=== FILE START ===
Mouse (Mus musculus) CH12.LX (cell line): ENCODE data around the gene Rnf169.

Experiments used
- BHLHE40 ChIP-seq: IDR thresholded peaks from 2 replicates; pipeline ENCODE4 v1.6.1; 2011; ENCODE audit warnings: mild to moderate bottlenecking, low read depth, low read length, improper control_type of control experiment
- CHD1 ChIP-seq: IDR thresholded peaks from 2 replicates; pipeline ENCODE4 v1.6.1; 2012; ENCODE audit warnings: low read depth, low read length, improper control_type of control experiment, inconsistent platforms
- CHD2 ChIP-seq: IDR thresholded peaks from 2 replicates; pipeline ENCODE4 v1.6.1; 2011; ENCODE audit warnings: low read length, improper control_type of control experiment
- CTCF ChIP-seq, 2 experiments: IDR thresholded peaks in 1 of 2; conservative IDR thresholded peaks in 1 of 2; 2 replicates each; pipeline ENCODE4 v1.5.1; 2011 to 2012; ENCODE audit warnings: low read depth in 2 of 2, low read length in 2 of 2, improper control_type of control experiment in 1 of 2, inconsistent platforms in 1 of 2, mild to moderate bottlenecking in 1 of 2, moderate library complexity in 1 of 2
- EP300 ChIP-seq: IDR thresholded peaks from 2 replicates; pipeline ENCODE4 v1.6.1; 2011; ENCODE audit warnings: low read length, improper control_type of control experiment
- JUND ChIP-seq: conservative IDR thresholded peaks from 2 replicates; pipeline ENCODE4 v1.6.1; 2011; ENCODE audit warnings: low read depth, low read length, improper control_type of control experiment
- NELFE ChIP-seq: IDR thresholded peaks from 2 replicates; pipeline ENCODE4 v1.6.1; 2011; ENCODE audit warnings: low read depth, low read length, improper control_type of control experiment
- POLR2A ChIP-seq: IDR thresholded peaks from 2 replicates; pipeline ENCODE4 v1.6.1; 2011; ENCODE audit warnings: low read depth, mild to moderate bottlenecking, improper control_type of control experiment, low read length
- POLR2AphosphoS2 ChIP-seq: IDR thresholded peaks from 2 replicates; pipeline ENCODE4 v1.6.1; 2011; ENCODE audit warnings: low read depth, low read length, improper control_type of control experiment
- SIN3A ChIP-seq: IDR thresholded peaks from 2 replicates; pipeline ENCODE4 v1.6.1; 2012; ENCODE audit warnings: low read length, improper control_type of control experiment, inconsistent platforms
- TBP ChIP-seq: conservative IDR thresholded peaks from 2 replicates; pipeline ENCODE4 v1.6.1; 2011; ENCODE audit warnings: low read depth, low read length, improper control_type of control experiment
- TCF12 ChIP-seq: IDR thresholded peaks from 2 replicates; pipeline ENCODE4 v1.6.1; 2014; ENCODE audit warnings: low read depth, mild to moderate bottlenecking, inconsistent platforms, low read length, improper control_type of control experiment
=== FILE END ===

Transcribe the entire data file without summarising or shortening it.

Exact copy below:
Mouse (Mus musculus) CH12.LX (cell line): ENCODE data around the gene Rnf169.

Experiments used
- BHLHE40 ChIP-seq: IDR thresholded peaks from 2 replicates; pipeline ENCODE4 v1.6.1; 2011; ENCODE audit warnings: mild to moderate bottlenecking, low read depth, low read length, improper control_type of control experiment
- CHD1 ChIP-seq: IDR thresholded peaks from 2 replicates; pipeline ENCODE4 v1.6.1; 2012; ENCODE audit warnings: low read depth, low read length, improper control_type of control experiment, inconsistent platforms
- CHD2 ChIP-seq: IDR thresholded peaks from 2 replicates; pipeline ENCODE4 v1.6.1; 2011; ENCODE audit warnings: low read length, improper control_type of control experiment
- CTCF ChIP-seq, 2 experiments: IDR thresholded peaks in 1 of 2; conservative IDR thresholded peaks in 1 of 2; 2 replicates each; pipeline ENCODE4 v1.5.1; 2011 to 2012; ENCODE audit warnings: low read depth in 2 of 2, low read length in 2 of 2, improper control_type of control experiment in 1 of 2, inconsistent platforms in 1 of 2, mild to moderate bottlenecking in 1 of 2, moderate library complexity in 1 of 2
- EP300 ChIP-seq: IDR thresholded peaks from 2 replicates; pipeline ENCODE4 v1.6.1; 2011; ENCODE audit warnings: low read length, improper control_type of control experiment
- JUND ChIP-seq: conservative IDR thresholded peaks from 2 replicates; pipeline ENCODE4 v1.6.1; 2011; ENCODE audit warnings: low read depth, low read length, improper control_type of control experiment
- NELFE ChIP-seq: IDR thresholded peaks from 2 replicates; pipeline ENCODE4 v1.6.1; 2011; ENCODE audit warnings: low read depth, low read length, improper control_type of control experiment
- POLR2A ChIP-seq: IDR thresholded peaks from 2 replicates; pipeline ENCODE4 v1.6.1; 2011; ENCODE audit warnings: low read depth, mild to moderate bottlenecking, improper control_type of control experiment, low read length
- POLR2AphosphoS2 ChIP-seq: IDR thresholded peaks from 2 replicates; pipeline ENCODE4 v1.6.1; 2011; ENCODE audit warnings: low read depth, low read length, improper control_type of control experiment
- SIN3A ChIP-seq: IDR thresholded peaks from 2 replicates; pipeline ENCODE4 v1.6.1; 2012; ENCODE audit warnings: low read length, improper control_type of control experiment, inconsistent platforms
- TBP ChIP-seq: conservative IDR thresholded peaks from 2 replicates; pipeline ENCODE4 v1.6.1; 2011; ENCODE audit warnings: low read depth, low read length, improper control_type of control experiment
- TCF12 ChIP-seq: IDR thresholded peaks from 2 replicates; pipeline ENCODE4 v1.6.1; 2014; ENCODE audit warnings: low read depth, mild to moderate bottlenecking, inconsistent platforms, low read length, improper control_type of control experiment